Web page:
SJCL is easy to use: simply run
"data") to encrypt data, or
"encrypted-data") to decrypt it. For users with more complex
security requirements, there is a much more powerful API, described
in the documentation and illustrated in
this demo page.
SJCL is small but powerful. The minified version of the library is under 6.4KB compressed, and yet it posts impressive speed results. (TODO: put up a benchmarks page.)
SJCL is cross-browser. We hope. We've tested it on all the install browsers on the security lab computers (including various versions of Internet Explorer, Chrome, Firefox, Safari and Opera on Mac, Linux and Windows) and on the rhino engine, but still need to do more comprehensive testing. We have a test page up on this site; if it reports any failures, please report an issue.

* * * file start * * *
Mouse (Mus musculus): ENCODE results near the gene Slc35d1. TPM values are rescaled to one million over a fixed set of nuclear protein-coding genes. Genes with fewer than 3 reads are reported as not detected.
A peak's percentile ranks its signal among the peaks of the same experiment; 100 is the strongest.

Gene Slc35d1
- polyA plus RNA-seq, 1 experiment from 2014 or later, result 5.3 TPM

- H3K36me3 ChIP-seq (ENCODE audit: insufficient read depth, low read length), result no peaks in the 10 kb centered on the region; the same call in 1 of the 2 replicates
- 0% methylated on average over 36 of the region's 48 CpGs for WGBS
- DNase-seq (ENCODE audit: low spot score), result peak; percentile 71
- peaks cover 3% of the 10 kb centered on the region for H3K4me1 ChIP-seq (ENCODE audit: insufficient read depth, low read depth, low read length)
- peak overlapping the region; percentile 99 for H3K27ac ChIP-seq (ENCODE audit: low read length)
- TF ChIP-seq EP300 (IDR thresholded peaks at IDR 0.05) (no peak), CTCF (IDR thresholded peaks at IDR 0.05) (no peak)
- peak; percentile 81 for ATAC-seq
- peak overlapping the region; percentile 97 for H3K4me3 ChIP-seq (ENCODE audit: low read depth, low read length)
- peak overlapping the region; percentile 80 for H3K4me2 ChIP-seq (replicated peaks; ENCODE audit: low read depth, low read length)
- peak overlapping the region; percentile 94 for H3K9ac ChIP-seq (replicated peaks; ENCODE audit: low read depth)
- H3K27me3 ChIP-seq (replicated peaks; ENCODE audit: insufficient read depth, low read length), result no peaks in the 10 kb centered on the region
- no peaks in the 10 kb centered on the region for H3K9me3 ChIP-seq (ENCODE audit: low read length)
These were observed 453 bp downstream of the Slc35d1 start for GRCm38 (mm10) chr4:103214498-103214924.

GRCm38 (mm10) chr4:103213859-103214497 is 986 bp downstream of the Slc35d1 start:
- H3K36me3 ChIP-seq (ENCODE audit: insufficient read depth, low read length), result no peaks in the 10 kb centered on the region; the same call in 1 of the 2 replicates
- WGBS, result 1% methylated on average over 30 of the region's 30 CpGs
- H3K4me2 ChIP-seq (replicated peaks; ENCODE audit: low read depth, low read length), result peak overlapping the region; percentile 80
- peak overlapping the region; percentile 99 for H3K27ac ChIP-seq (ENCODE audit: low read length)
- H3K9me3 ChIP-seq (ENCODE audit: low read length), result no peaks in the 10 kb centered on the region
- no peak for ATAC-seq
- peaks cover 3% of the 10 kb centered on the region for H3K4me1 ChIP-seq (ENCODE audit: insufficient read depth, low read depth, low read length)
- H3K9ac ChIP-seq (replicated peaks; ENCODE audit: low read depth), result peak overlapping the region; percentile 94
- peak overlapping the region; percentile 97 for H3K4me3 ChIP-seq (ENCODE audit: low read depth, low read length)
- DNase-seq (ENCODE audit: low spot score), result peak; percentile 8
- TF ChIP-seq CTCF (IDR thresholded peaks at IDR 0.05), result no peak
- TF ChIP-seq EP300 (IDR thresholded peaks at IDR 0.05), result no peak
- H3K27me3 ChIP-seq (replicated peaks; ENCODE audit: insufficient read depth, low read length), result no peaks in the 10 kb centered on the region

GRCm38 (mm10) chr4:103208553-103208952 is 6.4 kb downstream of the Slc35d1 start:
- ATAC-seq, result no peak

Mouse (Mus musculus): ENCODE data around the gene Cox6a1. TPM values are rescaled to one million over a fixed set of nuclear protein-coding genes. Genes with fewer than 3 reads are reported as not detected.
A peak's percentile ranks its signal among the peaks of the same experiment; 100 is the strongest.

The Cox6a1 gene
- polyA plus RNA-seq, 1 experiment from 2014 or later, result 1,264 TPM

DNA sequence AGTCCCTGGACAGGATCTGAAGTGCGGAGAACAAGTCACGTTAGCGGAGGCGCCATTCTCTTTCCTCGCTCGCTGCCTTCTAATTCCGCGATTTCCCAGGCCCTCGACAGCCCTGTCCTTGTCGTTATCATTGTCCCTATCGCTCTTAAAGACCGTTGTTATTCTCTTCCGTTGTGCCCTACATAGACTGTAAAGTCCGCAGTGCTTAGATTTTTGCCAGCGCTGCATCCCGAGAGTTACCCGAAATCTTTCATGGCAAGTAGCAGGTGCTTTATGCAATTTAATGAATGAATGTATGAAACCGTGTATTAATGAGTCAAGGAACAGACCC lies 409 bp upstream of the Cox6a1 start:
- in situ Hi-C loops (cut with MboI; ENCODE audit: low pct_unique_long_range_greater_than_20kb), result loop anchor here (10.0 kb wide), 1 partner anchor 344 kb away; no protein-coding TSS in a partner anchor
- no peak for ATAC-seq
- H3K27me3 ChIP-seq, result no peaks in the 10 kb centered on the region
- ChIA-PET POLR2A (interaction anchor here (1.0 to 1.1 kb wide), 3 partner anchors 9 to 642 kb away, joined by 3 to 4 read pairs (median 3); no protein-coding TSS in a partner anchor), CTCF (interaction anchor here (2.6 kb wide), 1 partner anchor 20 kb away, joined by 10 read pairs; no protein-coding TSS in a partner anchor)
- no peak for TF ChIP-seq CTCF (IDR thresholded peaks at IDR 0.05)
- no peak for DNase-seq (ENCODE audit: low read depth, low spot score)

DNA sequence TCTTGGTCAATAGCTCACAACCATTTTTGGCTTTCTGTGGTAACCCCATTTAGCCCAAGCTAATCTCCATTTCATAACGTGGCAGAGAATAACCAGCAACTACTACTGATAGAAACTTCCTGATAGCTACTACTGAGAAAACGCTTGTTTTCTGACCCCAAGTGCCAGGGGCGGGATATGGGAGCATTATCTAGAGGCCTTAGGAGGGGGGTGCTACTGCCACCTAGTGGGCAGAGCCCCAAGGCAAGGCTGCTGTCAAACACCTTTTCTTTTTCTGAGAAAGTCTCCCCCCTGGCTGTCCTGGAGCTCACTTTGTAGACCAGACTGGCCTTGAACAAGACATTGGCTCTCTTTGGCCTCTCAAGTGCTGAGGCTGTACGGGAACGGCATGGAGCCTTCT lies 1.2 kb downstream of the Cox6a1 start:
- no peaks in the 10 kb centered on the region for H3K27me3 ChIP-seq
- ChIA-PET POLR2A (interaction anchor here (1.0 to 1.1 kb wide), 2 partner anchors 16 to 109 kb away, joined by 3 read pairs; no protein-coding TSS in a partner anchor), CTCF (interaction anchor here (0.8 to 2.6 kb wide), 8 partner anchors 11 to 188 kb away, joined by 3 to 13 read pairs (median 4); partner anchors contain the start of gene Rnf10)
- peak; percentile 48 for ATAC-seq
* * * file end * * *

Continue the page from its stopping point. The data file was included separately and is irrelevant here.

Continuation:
SJCL is open. You can use, modify and redistribute it under a BSD license or under the GNU GPL, version 2.0 or higher.
SJCL also supports elliptic curve cryptography (ECDH public key encryption and ECDSA signatures). If you want to use it, you will have to compile your own version of sjcl.js
SJCL was written by Emily Stark, Mike Hamburg and Dan Boneh at Stanford University. Special thanks to Aldo Cortesi and Roy Nicholson for reporting bugs in earlier versions of SJCL. A whitepaper on SJCL (also by Emily Stark, Mike Hamburg and Dan Boneh) was published in the 2009 Annual Computer Security Applications Conference.